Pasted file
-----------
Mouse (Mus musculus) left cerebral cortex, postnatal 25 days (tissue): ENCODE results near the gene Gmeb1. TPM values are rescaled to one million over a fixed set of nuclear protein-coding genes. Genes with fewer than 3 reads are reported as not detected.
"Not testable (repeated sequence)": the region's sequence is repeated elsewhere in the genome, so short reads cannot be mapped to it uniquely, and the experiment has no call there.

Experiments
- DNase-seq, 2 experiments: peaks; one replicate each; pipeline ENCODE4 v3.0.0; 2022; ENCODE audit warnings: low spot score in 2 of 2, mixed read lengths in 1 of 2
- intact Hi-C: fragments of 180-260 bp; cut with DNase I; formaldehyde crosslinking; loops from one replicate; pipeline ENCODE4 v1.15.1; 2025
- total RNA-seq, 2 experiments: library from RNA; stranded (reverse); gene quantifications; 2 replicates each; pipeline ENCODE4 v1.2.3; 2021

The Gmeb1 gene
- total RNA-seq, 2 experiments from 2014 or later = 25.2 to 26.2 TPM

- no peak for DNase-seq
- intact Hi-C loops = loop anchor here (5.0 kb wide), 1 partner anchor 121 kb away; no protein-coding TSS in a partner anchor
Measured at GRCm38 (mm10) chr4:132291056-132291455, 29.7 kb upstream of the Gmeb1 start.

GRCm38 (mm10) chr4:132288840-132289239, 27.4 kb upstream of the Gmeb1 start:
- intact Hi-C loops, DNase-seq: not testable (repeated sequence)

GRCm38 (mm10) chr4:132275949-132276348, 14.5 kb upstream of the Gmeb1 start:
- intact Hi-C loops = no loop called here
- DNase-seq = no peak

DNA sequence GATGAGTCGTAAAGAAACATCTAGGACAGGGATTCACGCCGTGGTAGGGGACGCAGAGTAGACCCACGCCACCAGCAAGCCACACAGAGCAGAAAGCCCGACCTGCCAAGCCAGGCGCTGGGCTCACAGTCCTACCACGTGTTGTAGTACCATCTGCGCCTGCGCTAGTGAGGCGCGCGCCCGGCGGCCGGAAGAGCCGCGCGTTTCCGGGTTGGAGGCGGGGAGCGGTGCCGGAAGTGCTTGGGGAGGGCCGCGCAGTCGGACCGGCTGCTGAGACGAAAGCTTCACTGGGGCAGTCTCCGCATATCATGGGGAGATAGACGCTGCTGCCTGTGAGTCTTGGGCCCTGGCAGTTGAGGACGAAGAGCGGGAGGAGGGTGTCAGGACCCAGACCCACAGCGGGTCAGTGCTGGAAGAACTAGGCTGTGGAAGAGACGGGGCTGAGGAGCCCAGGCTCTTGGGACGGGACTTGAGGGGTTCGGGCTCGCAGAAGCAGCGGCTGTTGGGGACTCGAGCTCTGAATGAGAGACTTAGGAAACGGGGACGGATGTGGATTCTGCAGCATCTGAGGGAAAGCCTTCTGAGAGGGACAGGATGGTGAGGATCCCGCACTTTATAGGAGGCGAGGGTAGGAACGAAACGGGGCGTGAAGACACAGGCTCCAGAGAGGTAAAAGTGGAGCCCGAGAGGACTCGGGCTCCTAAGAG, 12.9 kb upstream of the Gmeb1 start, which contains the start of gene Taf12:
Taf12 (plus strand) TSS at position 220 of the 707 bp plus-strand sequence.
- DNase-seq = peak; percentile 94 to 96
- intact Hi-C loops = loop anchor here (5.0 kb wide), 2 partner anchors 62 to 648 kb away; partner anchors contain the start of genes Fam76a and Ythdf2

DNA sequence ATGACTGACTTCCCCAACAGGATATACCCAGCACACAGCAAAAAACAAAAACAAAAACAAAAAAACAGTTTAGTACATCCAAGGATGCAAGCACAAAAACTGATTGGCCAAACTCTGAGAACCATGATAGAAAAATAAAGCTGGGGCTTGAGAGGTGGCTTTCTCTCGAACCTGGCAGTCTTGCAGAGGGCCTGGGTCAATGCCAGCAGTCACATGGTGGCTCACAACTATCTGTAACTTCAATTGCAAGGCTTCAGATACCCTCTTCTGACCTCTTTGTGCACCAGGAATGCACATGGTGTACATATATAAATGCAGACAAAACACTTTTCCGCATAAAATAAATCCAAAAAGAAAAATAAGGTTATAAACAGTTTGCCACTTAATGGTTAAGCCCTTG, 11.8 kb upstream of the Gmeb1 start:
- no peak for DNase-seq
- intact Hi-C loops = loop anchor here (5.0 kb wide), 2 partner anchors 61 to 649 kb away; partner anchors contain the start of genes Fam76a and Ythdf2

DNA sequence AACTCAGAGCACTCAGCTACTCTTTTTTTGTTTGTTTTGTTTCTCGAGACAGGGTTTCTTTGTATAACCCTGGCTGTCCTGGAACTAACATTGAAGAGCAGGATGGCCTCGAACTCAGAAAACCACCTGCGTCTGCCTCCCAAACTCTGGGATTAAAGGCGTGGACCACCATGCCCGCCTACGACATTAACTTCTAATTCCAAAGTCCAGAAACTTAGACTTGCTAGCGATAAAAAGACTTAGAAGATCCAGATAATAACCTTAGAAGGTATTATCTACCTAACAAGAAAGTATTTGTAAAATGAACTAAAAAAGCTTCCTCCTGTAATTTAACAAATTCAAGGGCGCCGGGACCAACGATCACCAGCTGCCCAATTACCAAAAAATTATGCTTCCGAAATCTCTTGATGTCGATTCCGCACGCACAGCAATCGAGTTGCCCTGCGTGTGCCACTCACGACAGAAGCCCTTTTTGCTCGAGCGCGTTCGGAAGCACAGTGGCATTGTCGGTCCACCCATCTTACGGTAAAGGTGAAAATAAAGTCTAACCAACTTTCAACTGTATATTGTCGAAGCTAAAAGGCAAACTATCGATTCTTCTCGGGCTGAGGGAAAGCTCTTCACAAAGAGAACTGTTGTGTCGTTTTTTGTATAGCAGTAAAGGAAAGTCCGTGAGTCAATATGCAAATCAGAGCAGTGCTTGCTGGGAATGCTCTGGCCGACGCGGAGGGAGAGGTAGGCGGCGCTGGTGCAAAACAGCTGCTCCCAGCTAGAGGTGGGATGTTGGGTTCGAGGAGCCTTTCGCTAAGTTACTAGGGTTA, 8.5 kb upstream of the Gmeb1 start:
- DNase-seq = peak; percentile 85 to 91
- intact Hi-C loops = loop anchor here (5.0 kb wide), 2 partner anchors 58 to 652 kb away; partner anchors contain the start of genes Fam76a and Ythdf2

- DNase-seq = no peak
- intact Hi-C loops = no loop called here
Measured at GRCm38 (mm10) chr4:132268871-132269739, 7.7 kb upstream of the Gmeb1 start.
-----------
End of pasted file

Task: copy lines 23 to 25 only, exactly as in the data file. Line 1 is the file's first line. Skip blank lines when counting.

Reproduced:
- intact Hi-C loops = loop anchor here (5.0 kb wide), 2 partner anchors 61 to 649 kb away; partner anchors contain the start of genes Fam76a and Ythdf2

DNA sequence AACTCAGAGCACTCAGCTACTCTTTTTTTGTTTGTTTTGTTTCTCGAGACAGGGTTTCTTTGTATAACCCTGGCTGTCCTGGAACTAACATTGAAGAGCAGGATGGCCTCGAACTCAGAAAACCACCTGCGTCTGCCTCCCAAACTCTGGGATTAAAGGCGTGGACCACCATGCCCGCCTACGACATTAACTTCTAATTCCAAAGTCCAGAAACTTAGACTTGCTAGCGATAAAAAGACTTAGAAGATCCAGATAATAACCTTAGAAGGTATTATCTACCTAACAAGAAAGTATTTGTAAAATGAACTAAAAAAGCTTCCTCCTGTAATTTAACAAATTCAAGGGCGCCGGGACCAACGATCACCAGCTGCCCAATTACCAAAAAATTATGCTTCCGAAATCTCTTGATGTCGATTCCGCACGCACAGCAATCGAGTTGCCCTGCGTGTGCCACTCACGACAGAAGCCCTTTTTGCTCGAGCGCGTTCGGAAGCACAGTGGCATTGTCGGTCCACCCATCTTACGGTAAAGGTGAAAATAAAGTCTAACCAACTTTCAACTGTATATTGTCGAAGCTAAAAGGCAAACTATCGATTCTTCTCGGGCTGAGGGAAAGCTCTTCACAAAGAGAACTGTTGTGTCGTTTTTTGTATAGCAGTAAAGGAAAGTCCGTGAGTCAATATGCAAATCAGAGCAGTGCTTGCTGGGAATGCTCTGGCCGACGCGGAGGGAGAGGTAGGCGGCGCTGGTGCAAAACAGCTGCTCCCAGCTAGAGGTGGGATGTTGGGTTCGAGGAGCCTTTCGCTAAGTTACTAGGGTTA, 8.5 kb upstream of the Gmeb1 start:
- DNase-seq = peak; percentile 85 to 91